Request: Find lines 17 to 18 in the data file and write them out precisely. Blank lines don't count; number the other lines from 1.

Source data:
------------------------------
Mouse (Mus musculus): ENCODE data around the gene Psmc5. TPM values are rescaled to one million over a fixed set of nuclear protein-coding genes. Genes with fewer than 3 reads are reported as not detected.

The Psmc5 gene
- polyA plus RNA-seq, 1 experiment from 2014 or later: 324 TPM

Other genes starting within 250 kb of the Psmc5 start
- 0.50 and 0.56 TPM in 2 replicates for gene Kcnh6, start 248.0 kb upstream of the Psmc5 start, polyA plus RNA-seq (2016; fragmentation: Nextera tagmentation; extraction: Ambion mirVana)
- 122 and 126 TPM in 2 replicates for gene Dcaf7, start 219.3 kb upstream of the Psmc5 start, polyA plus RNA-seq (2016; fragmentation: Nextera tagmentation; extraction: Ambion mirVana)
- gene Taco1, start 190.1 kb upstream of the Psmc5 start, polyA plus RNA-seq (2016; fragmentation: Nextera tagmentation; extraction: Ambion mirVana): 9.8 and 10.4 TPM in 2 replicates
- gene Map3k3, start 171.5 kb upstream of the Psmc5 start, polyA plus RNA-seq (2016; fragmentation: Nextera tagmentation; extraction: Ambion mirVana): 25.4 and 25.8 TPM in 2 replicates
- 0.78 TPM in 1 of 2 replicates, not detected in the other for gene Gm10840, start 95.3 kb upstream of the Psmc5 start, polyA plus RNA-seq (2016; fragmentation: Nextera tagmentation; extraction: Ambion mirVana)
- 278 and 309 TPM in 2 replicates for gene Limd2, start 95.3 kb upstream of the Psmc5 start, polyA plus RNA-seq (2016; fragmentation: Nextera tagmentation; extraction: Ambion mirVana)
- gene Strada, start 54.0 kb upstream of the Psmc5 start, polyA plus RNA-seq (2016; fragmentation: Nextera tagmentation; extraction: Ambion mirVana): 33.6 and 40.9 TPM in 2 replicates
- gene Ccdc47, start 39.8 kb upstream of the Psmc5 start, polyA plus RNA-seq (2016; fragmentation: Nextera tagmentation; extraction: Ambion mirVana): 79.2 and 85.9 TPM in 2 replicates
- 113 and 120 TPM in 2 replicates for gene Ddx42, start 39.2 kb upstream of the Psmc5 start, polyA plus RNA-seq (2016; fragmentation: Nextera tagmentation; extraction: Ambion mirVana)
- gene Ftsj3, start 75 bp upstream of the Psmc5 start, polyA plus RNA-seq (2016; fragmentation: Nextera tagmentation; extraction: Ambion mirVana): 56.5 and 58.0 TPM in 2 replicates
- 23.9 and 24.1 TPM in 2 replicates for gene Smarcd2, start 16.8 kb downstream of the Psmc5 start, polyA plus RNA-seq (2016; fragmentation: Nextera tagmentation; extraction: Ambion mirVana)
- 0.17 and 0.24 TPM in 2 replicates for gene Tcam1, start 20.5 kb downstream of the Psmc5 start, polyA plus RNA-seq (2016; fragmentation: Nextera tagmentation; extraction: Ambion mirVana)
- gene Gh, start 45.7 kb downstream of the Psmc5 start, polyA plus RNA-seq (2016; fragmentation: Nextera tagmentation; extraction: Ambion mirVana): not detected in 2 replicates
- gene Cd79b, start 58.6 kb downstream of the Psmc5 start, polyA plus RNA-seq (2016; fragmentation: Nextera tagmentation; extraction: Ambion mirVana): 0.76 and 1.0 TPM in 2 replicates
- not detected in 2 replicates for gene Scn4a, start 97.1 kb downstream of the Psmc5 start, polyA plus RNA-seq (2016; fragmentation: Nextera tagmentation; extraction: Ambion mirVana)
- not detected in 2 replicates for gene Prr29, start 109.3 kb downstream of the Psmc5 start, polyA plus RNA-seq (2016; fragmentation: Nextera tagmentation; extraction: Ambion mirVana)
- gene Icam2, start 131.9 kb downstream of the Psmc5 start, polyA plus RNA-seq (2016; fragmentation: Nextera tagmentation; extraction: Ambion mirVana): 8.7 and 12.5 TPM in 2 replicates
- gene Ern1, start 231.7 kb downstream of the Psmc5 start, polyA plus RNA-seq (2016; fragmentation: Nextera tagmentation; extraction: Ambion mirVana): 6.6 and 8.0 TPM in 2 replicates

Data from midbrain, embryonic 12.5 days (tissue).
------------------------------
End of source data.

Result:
- gene Gh, start 45.7 kb downstream of the Psmc5 start, polyA plus RNA-seq (2016; fragmentation: Nextera tagmentation; extraction: Ambion mirVana): not detected in 2 replicates
- gene Cd79b, start 58.6 kb downstream of the Psmc5 start, polyA plus RNA-seq (2016; fragmentation: Nextera tagmentation; extraction: Ambion mirVana): 0.76 and 1.0 TPM in 2 replicates